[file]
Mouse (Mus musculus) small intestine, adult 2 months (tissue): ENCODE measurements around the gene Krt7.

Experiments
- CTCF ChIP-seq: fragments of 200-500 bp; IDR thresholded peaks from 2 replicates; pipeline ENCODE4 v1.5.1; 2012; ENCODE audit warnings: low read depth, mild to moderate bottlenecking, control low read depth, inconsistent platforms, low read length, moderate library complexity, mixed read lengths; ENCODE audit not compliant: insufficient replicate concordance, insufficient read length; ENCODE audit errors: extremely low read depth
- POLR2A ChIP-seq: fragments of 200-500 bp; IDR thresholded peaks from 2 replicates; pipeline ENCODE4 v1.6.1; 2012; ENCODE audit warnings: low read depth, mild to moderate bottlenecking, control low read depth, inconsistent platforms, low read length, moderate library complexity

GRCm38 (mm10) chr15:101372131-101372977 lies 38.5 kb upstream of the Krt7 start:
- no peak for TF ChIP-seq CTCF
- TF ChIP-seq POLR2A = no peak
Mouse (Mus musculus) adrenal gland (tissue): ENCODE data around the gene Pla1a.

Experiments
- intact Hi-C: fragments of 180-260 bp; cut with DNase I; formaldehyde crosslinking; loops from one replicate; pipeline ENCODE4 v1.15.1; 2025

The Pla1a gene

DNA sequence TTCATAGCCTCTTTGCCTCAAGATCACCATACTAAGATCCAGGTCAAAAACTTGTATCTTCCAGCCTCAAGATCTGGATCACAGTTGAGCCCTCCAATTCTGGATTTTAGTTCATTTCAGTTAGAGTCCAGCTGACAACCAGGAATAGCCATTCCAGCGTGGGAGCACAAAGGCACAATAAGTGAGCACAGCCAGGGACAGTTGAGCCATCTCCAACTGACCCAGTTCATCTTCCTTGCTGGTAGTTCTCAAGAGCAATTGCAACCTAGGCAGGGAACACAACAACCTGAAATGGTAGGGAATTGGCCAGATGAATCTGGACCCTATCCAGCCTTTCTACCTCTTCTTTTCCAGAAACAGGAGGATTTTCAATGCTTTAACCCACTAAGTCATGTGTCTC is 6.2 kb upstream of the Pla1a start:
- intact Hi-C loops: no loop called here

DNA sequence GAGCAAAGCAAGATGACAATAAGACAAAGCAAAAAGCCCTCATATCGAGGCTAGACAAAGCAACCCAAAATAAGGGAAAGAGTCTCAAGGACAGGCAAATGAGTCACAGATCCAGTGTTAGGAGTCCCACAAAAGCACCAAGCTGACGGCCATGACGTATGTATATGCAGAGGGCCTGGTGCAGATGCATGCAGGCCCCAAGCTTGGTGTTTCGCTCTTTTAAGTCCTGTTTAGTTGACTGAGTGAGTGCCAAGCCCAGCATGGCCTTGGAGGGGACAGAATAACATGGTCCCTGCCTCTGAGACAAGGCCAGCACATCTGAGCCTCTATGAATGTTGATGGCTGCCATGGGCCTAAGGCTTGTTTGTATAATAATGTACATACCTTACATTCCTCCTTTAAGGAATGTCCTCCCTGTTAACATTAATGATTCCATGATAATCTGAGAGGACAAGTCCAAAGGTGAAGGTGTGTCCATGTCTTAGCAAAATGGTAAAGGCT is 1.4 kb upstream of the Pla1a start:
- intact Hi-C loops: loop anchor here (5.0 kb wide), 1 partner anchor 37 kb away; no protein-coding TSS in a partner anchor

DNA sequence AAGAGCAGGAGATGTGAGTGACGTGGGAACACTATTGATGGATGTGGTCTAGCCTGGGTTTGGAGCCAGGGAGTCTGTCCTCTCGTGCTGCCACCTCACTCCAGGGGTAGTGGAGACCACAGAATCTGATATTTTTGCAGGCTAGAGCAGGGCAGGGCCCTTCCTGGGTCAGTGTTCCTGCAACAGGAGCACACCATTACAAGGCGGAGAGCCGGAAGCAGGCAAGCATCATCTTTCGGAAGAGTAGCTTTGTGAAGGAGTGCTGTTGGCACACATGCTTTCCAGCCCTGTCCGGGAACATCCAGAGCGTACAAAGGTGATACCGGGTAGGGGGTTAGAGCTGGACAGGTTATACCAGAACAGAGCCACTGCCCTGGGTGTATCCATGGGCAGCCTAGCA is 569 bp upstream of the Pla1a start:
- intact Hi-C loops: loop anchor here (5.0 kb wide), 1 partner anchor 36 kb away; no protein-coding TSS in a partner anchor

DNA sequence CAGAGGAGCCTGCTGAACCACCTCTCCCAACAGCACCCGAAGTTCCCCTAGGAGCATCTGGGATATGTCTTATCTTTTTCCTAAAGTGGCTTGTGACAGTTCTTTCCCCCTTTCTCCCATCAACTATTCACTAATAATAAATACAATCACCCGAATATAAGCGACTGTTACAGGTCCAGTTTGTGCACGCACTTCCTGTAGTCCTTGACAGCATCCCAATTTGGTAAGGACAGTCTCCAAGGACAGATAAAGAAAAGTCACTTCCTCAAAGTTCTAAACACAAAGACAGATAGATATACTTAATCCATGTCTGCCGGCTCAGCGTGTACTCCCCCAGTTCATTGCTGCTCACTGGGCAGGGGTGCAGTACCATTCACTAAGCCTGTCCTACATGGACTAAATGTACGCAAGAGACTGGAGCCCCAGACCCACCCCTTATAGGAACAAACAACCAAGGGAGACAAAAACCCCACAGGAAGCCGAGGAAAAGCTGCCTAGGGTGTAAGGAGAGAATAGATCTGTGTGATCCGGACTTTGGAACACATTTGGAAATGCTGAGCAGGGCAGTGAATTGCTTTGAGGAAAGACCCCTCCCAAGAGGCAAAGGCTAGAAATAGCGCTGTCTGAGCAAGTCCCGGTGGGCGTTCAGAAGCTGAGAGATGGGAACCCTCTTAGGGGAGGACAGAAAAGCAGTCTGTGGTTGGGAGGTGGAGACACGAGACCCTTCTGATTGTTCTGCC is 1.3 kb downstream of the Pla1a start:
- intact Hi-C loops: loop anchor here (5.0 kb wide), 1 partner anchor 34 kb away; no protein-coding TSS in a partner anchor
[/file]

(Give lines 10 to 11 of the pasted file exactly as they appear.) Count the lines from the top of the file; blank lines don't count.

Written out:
- intact Hi-C: fragments of 180-260 bp; cut with DNase I; formaldehyde crosslinking; loops from one replicate; pipeline ENCODE4 v1.15.1; 2025

The Pla1a gene